Deadly drink: Teen suffered cardiac event due to caffeine

Barsaba Taglieri
Mag 17, 2017

Assuming Cripe drank a large latte and energy drink, in addition to the large Mountain Dew, he would have had about 434mg.

Too much caffeine really can kill a person.

"This is what's risky about this", Watts said.

"We lost Davis from a totally legal substance", Watts said. During an arrhythmia, or abnormal heart rhythm, the heart may not be able to pump enough blood to the body, and lack of blood flow affects the brain, heart and other organs. While the cause of death was originally unknown, coroner Gary Watts has officially ruled the teen died from a caffeine-induced cardiac event.

A risky combination of caffeinated beverages ultimately led to the death of a SC teen, according to a medical examiner.

According to the coroner, Cripe had consumed a large diet Mountain Dew, a cafe latte from McDonald's and some kind of energy drink in the span of two hours.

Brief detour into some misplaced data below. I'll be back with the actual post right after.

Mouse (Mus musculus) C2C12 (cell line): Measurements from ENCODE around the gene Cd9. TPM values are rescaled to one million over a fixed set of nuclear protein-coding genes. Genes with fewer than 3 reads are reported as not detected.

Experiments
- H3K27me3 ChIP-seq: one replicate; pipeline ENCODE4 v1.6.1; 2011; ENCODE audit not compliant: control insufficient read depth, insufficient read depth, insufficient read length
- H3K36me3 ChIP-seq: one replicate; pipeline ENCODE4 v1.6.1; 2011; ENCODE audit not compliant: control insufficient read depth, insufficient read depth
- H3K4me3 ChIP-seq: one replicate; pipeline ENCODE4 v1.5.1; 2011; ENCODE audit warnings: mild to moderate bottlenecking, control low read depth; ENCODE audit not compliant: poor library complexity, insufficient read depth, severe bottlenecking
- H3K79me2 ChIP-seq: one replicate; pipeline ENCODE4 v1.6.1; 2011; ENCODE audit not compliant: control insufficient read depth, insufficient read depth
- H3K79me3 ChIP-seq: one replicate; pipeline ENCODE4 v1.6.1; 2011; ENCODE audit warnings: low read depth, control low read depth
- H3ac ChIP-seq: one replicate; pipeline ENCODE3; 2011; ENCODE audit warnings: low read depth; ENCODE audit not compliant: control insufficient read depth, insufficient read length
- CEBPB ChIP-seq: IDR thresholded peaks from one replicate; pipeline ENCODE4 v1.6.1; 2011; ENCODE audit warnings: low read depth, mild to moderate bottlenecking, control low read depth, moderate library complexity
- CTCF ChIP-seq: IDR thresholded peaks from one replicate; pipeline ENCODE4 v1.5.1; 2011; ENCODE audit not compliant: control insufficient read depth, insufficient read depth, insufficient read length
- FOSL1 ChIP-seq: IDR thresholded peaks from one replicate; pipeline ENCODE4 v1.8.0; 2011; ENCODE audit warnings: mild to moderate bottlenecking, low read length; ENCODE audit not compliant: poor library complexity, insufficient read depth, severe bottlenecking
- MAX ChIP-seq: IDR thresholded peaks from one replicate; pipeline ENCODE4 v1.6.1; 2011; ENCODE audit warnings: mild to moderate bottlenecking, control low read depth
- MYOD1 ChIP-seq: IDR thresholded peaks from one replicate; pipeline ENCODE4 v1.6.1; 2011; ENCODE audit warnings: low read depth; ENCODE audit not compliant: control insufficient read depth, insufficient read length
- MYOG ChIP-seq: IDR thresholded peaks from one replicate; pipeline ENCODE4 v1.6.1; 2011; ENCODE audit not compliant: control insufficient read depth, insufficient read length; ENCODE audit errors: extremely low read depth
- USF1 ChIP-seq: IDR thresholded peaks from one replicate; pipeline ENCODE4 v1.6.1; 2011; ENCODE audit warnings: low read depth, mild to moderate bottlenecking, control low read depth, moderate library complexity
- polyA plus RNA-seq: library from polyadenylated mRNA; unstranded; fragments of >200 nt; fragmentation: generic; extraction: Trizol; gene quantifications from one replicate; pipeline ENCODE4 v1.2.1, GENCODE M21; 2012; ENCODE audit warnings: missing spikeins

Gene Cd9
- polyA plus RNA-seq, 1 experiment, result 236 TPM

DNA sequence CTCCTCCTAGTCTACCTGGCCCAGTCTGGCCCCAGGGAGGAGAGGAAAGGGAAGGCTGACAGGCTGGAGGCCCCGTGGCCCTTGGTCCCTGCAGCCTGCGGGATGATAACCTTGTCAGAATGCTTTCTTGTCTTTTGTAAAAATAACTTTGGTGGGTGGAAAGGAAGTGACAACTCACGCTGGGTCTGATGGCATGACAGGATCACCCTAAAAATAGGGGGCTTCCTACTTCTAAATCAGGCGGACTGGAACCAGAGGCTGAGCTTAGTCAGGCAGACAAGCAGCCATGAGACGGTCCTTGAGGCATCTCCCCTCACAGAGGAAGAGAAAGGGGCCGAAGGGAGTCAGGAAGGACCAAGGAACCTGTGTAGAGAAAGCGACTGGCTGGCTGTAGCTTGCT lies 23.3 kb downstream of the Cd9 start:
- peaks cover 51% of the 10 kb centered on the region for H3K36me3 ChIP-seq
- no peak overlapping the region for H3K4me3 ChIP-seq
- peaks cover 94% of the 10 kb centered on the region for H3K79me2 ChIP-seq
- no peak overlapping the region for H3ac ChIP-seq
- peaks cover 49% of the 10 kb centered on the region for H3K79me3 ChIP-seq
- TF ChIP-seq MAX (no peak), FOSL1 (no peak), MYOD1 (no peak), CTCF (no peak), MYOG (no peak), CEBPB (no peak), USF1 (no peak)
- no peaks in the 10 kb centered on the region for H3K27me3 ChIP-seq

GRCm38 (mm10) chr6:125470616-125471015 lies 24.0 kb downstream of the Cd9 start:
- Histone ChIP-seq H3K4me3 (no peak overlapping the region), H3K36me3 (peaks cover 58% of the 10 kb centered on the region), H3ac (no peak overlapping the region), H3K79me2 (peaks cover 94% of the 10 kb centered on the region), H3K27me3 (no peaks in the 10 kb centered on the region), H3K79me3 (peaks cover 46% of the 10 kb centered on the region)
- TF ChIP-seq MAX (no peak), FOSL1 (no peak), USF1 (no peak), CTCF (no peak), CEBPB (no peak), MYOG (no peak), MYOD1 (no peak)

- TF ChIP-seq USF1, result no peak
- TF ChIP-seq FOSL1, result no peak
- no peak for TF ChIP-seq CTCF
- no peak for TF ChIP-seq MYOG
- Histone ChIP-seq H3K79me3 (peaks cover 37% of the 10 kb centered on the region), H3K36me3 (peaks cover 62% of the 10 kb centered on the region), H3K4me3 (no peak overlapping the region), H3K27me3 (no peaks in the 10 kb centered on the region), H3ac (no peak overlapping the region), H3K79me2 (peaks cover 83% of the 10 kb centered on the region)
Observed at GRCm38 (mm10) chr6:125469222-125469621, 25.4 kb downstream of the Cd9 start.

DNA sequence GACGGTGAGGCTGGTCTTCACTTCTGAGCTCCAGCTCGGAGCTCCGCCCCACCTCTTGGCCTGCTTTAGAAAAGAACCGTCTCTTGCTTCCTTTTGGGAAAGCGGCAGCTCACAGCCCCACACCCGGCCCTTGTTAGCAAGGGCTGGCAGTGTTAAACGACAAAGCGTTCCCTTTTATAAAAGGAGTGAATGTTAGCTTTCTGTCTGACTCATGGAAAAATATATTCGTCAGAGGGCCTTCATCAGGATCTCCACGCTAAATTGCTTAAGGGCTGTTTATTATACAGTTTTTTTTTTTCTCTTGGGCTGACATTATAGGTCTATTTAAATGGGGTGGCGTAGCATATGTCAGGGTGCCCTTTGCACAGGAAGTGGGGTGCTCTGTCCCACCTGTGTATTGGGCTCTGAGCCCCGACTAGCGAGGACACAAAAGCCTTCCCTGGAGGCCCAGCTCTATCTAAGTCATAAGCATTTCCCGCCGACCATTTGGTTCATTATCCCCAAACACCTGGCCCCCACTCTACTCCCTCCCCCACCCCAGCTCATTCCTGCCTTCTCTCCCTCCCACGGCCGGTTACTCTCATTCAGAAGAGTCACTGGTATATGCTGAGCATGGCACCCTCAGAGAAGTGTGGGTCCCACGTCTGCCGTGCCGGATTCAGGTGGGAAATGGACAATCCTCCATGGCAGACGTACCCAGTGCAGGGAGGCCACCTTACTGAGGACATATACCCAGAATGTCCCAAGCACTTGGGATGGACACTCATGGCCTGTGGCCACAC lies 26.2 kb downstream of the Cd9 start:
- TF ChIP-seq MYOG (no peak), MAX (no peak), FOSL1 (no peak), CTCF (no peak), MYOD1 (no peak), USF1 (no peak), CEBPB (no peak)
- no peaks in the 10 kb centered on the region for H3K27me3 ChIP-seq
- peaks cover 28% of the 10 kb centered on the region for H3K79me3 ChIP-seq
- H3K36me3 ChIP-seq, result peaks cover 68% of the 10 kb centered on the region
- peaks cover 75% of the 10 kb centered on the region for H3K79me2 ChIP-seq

Richland County Coroner Gary Watts said, "What we want to do here today is to make people understand that these drinks - this amount of caffeine, how it's ingested - can have dire consequences".

Davis Cripe's father says his heart is broken but he hopes parents will talk to their kids about consuming energy drinks.

"We believe people need to pay attention to their caffeine intake and how they do it, just as they do with alcohol or cigarettes".

Cripe's father said he hopes his son's death will save other lives by showing the dangers of excessive caffeine consumption, the AP reported.

According to Reuters news agency, the Mayo Clinic's advice is that up to 400 milligrams of caffeine a day is safe for most adults.

"You know, a cup of coffee, a can of soda, isn't going to cause this sort of thing", said Richland County Deputy Chief Pathologist, Amy Durso, MD.

Caffeine is a stimulant that can improve alertness and mood. Too much caffeine can cause mild symptoms such as shaky hands and an upset stomach.

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